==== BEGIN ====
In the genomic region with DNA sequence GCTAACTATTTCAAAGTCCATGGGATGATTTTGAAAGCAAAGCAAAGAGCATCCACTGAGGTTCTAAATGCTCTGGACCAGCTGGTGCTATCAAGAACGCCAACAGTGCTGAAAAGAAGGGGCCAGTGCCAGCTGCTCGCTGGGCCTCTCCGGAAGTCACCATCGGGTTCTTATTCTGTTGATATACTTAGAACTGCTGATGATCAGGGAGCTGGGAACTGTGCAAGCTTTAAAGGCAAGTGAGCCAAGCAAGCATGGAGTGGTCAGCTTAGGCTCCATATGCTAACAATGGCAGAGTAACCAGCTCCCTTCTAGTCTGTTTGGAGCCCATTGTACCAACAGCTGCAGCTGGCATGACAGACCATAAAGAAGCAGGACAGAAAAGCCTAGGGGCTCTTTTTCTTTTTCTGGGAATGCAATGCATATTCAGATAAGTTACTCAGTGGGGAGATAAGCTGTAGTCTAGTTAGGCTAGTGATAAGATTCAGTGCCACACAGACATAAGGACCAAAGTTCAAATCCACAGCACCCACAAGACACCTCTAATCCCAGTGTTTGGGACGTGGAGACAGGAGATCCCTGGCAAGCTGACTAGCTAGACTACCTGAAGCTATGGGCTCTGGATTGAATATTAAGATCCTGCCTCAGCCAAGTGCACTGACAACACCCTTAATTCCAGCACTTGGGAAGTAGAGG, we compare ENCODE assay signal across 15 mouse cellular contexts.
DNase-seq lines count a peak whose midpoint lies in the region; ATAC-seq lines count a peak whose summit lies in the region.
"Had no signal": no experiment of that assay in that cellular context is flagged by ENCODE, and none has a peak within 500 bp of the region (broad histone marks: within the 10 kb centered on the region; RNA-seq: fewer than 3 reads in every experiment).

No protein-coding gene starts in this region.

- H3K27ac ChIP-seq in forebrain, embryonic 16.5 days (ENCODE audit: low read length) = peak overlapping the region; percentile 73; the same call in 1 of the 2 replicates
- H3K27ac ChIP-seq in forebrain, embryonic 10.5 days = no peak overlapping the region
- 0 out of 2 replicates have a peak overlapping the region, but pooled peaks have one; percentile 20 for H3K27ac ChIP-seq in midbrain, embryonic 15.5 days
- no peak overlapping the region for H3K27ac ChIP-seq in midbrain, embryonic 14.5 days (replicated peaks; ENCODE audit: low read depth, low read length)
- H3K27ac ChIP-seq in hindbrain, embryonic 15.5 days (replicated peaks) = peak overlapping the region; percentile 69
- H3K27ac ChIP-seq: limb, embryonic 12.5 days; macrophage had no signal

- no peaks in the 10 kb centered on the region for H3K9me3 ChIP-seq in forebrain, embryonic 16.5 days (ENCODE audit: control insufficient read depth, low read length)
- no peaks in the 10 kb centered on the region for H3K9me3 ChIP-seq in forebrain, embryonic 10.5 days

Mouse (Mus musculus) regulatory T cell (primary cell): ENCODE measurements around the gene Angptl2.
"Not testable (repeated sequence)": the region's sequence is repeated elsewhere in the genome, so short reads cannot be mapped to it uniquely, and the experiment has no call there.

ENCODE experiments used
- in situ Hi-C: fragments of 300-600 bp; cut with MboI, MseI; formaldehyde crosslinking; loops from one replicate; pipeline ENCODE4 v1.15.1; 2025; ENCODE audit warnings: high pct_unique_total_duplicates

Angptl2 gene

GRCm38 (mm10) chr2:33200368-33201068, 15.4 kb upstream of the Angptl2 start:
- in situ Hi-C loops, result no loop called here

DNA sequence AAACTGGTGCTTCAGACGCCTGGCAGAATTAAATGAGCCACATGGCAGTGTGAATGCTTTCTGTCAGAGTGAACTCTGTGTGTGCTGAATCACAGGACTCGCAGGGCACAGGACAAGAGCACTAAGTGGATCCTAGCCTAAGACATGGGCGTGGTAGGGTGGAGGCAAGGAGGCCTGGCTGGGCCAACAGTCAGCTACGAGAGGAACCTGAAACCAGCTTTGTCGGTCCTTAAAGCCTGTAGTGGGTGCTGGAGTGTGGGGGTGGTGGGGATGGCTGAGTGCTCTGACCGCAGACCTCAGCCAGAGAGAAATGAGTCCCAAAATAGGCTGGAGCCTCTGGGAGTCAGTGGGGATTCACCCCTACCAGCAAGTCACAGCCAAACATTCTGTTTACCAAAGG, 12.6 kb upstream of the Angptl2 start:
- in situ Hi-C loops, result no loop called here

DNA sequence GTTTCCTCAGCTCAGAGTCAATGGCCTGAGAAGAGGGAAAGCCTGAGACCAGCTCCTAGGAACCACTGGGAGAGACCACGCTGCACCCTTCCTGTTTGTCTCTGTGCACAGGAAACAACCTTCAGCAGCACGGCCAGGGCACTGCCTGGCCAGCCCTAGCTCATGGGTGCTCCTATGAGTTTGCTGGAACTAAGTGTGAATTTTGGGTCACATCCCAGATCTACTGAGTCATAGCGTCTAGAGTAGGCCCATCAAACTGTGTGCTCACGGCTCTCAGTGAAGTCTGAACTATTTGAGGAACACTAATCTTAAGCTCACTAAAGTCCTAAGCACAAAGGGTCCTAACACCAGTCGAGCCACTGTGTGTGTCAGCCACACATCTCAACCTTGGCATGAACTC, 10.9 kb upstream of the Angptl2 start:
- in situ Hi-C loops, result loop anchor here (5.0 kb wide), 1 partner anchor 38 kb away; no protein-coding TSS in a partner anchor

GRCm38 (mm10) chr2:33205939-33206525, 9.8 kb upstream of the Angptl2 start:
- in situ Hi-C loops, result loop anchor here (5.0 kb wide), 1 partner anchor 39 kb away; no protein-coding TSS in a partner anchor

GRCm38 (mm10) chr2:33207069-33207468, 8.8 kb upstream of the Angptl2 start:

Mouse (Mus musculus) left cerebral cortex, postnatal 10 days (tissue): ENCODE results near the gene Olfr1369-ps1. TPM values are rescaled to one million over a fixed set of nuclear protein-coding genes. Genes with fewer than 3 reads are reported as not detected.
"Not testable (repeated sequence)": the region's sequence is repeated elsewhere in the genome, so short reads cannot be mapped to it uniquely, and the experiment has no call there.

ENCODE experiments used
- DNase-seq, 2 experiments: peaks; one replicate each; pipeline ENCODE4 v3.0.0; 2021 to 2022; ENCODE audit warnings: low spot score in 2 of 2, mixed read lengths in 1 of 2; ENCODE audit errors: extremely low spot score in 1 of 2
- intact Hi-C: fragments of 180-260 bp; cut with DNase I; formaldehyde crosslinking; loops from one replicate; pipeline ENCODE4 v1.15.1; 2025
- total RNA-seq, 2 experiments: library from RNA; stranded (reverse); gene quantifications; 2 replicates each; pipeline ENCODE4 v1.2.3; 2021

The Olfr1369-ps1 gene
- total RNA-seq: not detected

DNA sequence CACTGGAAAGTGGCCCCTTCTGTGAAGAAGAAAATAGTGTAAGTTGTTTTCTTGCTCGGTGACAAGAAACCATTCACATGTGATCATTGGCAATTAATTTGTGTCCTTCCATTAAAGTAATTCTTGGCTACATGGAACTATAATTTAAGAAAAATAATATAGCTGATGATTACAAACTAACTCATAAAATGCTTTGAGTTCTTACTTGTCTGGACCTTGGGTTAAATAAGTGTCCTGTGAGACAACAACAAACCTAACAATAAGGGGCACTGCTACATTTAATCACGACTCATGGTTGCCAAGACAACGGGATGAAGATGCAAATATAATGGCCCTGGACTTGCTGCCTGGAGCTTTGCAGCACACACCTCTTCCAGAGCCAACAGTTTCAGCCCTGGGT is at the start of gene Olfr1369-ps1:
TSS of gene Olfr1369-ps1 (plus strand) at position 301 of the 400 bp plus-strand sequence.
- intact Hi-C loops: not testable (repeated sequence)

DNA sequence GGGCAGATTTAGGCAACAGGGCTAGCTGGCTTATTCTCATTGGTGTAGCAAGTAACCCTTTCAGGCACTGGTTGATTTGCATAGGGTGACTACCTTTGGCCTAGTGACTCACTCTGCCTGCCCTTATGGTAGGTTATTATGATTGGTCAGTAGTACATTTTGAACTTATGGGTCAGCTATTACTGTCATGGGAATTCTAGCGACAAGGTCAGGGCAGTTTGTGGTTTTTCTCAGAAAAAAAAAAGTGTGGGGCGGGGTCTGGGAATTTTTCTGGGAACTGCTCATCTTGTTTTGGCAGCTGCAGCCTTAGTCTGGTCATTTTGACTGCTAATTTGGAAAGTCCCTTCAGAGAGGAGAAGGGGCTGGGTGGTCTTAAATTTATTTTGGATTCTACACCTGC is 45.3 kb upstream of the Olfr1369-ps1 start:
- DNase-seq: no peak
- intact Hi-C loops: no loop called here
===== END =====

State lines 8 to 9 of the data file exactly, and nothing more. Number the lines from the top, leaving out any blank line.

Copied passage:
- no peak overlapping the region for H3K27ac ChIP-seq in midbrain, embryonic 14.5 days (replicated peaks; ENCODE audit: low read depth, low read length)
- H3K27ac ChIP-seq in hindbrain, embryonic 15.5 days (replicated peaks) = peak overlapping the region; percentile 69